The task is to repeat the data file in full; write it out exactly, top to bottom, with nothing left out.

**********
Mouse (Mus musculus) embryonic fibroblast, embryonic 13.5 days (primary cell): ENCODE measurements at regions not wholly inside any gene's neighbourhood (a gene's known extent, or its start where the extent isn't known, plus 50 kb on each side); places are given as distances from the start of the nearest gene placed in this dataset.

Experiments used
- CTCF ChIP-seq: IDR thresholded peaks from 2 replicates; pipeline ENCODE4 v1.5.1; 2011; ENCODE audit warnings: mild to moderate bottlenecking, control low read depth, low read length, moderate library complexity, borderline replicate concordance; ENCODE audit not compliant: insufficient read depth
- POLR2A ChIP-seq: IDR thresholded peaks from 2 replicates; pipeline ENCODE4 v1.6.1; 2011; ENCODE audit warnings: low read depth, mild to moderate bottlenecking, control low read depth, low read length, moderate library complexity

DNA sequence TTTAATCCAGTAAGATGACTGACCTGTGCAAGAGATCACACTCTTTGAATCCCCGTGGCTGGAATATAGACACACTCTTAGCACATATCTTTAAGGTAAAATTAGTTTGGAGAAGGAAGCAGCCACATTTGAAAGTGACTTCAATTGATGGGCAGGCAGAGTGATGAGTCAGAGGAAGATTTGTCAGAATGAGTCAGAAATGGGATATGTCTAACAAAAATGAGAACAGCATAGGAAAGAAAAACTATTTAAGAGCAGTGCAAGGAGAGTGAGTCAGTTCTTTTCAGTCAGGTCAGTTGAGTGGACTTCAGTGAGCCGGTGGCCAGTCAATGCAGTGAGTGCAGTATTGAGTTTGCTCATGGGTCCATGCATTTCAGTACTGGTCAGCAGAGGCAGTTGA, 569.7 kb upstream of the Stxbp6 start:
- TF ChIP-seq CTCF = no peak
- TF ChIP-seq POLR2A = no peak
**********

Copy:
Mouse (Mus musculus) embryonic fibroblast, embryonic 13.5 days (primary cell): ENCODE measurements at regions not wholly inside any gene's neighbourhood (a gene's known extent, or its start where the extent isn't known, plus 50 kb on each side); places are given as distances from the start of the nearest gene placed in this dataset.

Experiments used
- CTCF ChIP-seq: IDR thresholded peaks from 2 replicates; pipeline ENCODE4 v1.5.1; 2011; ENCODE audit warnings: mild to moderate bottlenecking, control low read depth, low read length, moderate library complexity, borderline replicate concordance; ENCODE audit not compliant: insufficient read depth
- POLR2A ChIP-seq: IDR thresholded peaks from 2 replicates; pipeline ENCODE4 v1.6.1; 2011; ENCODE audit warnings: low read depth, mild to moderate bottlenecking, control low read depth, low read length, moderate library complexity

DNA sequence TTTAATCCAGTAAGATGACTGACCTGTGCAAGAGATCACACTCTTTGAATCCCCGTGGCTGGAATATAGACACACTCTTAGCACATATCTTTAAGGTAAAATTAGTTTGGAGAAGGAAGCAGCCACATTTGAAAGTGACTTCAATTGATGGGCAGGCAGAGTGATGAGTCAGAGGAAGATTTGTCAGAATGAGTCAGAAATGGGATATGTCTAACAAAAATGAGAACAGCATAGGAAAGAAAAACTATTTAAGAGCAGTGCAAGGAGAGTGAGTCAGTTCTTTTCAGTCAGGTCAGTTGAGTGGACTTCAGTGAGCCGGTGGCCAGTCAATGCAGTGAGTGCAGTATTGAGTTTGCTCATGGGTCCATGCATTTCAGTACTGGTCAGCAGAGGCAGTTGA, 569.7 kb upstream of the Stxbp6 start:
- TF ChIP-seq CTCF = no peak
- TF ChIP-seq POLR2A = no peak